Duplicity review

Julia Roberts and Clive Owen reunite for Tony Gilroy’s Duplicity. But is this a romantic caper that sparks?

With the occasional breeze of a spy caper made many decades earlier, and the weight of a twisty-turning plot that’s got a fair amount of ground to cover, writer-director Tony Gilroy gives Duplicity a fair amount to get through in its 124 minute running time.

The two main elements he has to squeeze in are the caper itself, and a romance story between his two leads. And he’s on far surer ground with the former. This finds two competing company head honchos, played by Tom Wilkinson and the Paul Giamatti. The latter employs underhanded tactics to try and uncover the big new secret product of the former. That’s where the ex-CIA and ex-MI6 pairing of Julia Roberts and Clive Owen come in.

It’s fairly quickly established that either will do what’s necessary to get the job done, whether it involves taking their underwear off or not, and the pair inevitably get drawn into a romance. It’s the kind of relationship where neither side fully trusts the other, something the script has a little fun with. It’s also the kind that Julia Roberts can do in her sleep.

Clive Owen can’t, though. He does the spy elements well, but it’s simply hard to buy him in a romantic lead, and while the Roberts and Owen core isn’t as unconvincing as, say, Roberts and Nick Nolte in I Love Trouble, it’s still quite hard to buy, and subsequently hurts the core of the film. There’s just not enough chemistry between the two to make the sparks fly, and Duplicity could have really used it.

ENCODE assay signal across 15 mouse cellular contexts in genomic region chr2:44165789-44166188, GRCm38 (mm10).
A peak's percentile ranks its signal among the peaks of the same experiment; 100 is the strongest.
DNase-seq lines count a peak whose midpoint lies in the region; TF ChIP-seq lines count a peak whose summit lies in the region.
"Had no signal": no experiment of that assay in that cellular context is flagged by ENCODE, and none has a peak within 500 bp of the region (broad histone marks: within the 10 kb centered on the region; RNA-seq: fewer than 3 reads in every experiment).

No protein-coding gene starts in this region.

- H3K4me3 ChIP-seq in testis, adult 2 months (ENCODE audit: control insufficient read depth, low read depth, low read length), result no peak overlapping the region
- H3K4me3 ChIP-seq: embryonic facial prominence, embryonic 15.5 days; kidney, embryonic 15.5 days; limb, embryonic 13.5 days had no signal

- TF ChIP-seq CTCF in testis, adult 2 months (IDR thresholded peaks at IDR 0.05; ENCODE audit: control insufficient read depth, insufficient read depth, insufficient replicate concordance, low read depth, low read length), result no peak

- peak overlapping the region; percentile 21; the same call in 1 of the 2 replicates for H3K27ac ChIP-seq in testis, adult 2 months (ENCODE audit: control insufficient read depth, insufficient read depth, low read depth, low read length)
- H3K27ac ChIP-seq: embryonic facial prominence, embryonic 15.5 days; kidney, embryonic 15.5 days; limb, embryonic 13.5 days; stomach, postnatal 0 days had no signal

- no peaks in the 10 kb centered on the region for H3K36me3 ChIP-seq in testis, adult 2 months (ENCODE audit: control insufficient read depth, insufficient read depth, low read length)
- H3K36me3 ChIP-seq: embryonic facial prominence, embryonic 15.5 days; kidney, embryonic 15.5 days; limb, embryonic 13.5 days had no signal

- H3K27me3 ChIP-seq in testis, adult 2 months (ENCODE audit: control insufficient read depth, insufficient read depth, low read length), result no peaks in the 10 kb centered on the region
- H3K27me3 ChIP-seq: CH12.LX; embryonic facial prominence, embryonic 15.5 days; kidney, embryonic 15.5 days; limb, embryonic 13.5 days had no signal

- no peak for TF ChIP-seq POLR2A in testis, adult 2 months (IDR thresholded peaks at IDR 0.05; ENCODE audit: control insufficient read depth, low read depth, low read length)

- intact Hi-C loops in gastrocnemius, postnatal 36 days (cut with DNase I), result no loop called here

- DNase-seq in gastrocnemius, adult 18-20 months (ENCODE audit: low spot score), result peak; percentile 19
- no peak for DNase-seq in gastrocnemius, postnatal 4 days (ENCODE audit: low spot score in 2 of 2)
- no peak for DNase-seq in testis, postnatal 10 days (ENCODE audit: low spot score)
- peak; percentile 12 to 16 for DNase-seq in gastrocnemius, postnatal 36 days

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The romance holds things back further, too. For Duplicity is then hamstrung a little by a second act that flashes back on a few occasions to plug in background to the pair. That, sadly, hampers the far more interesting main plot, and it’s little surprise that when the film shifts its attention to that for the final act, things hit top gear.

For it’s this side of the film that works really, really well. It helps that Paul Giamatti is quite brilliant here, stealing any scene he walks into, and coming across every inch the paranoid company chief. But also Tony Gilroy balances the film’s swagger much better here, and manages to ratchet up the tension and intrigue really very well. He’s done this before, of course, with his debut feature Michael Clayton, but he’s more in the territory of the Ocean‘s movies here, even if he never scales the peaks of that franchise.

But he still, to his credit, comes through with a solid night out at the movies. Backed by a bright score from James Newton Howard, Duplicity may be frustrating, but it does, with its back third, ultimately reward you for battling through the saggy middle of the film. It’s also, and this a shame, a case of what could have been with slightly riskier casting, though.


3 out of 5